a. a high school diploma or the equivalent thereof which you deem to have mitigating value?
b. two years of education at a community college which you deem to have mitigating value?
9. Has Robert Carlman Bondurant expressed remorse for the death of Michael Roby Reynolds which you deem has mitigating value?
10. Did Robert Carlman Bondurant, after the shooting of Michael Roby Reynolds:
a. Direct Randy Hawks to the hospital which you deem to have mitigating value?
b. Seek medical assistance at the hospital for Michael Roby Reynolds which you deem to have mitigating value?
11. Has Robert Carlman Bondurant been a loving and kind brother to his sisters and brothers which you deem to have mitigating value?
12. Was Robert Carlman Bondurant cooperative with law enforcement officers after the shooting of Michael Roby Reynolds which you deem to have mitigating value?
13. Do you find any other circumstance or circumstances which you deem to have mitigating value?
The jury found beyond a reasonable doubt that both aggravating circumstances existed and that these were sufficiently substantial to call for the imposition of the death penalty. The jury also found the existence of three mitigating circumstances: that defendant sought medical assistance for his victim, that he cooperated with law enforcement officers and, under number 13, that since the event of 5 April 1981. defendant had shown consideration and respect toward his stepson. The jury specifically rejected the mitigating circumstances of impaired capacity and lack of significant prior criminal activity. They also found that defendant's education, work habits and relationship to his family had no mitigating value. Finally, the jury found beyond a reasonable doubt that the aggravating circumstances outweighed the mitigating circumstances and recommended that defendant be sentenced to death.
The trial court sentenced defendant to die for the first-degree murder of Michael Roby Reynolds and defendant appealed his death sentence directly to this Court pursuant to G.S. 7A-27 (a).
By his first assignment of error, defendant contends that by death qualifying the jury and excluding for cause those who expressed opposition to the death penalty, the trial court violated his rights as guaranteed by the Sixth, Eighth and Fourteenth Amendments to the United States Constitution. Defendant concedes the decided cases are against him and presents no arguments in support of his position that were not carefully considered by this Court in State v. Avery, 299 N.C. 126, 261 S.E.2d 803 (1980); State v. Davis, 305 N.C. 400. 290 S.E.2d 574 (1982); and State v. Ladd, 308 N.C. 272, 302 S.E.2d 164 (1983). This contention is without merit.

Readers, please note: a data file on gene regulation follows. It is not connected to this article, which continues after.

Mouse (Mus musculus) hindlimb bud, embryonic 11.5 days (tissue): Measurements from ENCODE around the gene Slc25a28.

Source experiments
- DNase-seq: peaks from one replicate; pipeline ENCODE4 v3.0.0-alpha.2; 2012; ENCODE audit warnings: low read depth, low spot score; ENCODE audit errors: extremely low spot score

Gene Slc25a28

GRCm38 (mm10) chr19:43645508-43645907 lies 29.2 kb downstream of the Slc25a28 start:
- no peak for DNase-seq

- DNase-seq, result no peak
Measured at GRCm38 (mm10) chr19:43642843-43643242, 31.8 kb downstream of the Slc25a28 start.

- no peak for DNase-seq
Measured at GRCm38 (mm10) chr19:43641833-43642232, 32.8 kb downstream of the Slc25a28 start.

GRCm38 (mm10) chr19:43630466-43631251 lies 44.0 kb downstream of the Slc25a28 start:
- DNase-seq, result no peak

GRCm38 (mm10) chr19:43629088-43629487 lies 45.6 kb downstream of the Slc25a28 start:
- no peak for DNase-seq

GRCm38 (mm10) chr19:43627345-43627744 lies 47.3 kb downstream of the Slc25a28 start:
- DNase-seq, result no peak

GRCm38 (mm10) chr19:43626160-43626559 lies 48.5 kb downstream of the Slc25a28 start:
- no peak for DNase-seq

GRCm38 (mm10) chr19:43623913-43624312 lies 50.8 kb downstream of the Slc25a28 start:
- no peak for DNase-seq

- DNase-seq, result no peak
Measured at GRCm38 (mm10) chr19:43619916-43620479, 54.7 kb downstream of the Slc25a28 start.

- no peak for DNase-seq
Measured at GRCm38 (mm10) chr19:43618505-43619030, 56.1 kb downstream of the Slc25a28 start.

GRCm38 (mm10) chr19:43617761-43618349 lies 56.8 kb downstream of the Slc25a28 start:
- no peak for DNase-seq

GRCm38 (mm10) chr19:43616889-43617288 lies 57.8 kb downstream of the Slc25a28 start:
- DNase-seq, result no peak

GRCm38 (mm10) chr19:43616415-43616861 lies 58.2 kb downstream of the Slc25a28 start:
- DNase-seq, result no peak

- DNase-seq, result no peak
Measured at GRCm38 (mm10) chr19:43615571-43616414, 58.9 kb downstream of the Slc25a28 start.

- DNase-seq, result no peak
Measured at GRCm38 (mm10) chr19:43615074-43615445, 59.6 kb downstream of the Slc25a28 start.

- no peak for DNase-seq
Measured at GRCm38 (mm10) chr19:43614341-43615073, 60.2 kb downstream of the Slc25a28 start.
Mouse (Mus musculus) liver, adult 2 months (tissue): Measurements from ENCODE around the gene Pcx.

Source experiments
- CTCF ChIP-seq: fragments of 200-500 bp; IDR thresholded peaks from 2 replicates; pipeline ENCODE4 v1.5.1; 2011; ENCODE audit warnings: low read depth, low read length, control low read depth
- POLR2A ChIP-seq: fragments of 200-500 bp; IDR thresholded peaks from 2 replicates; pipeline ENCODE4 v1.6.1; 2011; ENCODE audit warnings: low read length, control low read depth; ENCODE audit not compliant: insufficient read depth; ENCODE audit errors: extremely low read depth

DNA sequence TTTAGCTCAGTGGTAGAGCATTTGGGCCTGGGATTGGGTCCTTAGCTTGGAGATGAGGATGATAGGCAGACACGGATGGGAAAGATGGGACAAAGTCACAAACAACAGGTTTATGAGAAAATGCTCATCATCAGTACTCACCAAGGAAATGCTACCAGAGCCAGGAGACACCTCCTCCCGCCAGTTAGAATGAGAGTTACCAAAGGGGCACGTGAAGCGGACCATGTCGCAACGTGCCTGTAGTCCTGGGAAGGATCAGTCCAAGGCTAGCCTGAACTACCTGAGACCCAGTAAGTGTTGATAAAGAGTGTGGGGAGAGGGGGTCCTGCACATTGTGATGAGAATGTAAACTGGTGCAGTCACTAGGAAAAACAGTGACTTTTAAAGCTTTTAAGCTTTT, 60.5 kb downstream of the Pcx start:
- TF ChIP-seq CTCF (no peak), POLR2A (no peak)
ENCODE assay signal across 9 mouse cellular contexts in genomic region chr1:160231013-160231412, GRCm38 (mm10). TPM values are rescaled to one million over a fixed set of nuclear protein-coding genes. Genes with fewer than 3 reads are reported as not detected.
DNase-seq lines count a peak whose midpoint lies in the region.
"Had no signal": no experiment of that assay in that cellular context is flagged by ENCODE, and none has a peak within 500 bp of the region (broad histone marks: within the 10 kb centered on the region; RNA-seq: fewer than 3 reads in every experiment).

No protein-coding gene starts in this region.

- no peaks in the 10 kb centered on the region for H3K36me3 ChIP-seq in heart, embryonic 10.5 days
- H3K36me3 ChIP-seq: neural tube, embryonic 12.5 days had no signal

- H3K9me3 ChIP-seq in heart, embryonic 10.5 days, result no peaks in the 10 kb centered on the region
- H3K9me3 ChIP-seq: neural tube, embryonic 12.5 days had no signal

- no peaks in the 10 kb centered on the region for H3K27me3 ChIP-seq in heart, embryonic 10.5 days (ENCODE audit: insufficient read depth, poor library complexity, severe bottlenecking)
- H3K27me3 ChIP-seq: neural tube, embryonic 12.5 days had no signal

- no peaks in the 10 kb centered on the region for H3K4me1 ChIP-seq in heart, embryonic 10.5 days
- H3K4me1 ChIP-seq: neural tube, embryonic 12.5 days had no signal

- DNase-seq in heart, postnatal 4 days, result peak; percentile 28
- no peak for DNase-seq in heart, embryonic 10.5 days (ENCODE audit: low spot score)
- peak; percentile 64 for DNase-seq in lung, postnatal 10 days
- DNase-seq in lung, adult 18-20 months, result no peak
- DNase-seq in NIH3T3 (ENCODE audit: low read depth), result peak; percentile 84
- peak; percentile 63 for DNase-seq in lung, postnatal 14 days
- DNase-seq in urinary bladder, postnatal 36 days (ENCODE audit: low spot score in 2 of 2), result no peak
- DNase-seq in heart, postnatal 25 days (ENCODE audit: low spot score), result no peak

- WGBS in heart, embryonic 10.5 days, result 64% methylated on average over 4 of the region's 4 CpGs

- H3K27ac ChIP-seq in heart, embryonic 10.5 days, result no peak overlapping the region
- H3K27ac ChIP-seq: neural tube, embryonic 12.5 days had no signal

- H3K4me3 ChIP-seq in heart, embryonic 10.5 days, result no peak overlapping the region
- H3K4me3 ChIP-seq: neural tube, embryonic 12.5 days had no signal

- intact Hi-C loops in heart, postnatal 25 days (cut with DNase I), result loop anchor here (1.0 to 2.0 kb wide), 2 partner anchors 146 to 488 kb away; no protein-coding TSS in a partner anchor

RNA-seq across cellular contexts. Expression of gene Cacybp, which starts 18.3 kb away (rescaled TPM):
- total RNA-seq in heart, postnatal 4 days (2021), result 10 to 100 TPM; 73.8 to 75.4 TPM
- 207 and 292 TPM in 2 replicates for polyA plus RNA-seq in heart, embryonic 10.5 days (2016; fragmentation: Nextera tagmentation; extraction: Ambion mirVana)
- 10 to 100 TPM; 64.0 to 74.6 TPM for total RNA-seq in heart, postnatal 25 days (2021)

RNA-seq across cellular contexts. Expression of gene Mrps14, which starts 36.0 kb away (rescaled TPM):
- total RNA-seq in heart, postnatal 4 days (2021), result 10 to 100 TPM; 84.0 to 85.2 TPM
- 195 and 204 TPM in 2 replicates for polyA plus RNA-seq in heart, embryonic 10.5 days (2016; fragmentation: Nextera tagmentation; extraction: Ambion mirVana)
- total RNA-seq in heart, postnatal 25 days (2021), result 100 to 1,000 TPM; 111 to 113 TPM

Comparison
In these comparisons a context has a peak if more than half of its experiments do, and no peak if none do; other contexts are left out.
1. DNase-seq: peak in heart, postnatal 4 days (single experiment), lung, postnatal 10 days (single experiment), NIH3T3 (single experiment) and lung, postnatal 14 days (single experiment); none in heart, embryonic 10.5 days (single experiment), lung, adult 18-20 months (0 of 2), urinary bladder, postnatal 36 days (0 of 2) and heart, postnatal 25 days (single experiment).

Defendant further argues that the trial judge erred in denying his pretrial motion concerning the manner in which the jurors should have been selected. Defendant's motion reads as follows, in pertinent part:
that jurors who may be opposed to capital punishment be allowed to sit . . . during the guilt or innocence phase of . . . [the] trial . . .; and, further, that the State and defendant be permitted to pick an alternate juror who is not opposed to capital punishment to take the place of the juror who is opposed to capital punishment to sit as a juror during the sentencing phase of . . . [the] trial.
We hold that the trial judge correctly refused to permit jury selection in accordance with the method proposed by defendant. Selecting a jury composed both of those opposed and unopposed to capital punishment for the purpose of determining guilt and then, at the sentencing phase, replacing those opposed by alternates who are unopposed to the death penalty contravenes G.S. 15A-2000 (a)(2), which contemplates that the same jury which determines guilt will recommend the sentence. General Statute 15A-2000 (a)(2) permits alternate jurors to serve during the sentencing phase in extraordinary circumstances involving the death, incapacitation or disqualification of an empaneled juror, but does not provide for the exchange of jurors for the sentencing phase based upon their convictions concerning the death penalty. This assignment is overruled.
Defendant next contends that the trial judge erred in denying his motion to dismiss at the close of the State's evidence and at the close of all the evidence. He argues that there was not sufficient evidence of premeditation and deliberation to carry the case to the jury on the charge of first-degree murder.
When defendant elected to offer evidence on his own behalf at trial, he thereby waived his right to assert as error on appeal the denial of his motion for dismissal made at the close of the State's evidence. G.S. 15-173. We therefore consider only his motion to dismiss made at the close of all the evidence.
In considering this assignment of error, we apply the familiar rule that upon a motion for dismissal, all the evidence must be considered in the light most favorable to the State, and the State is entitled to every reasonable inference to be drawn therefrom. State v. Thomas, 296 N.C. 236, 250 S.E.2d 204 (1978); State v. Snead, 295 N.C. 615, 247 S.E.2d 893 (1978). When so considered, if there is substantial evidence to support a finding that the offense has been committed and the defendant was the perpetrator of the offense, the motion to dismiss should be denied. State v. Cutler, 271 N.C. 379, 156 S.E.2d 679 (1967).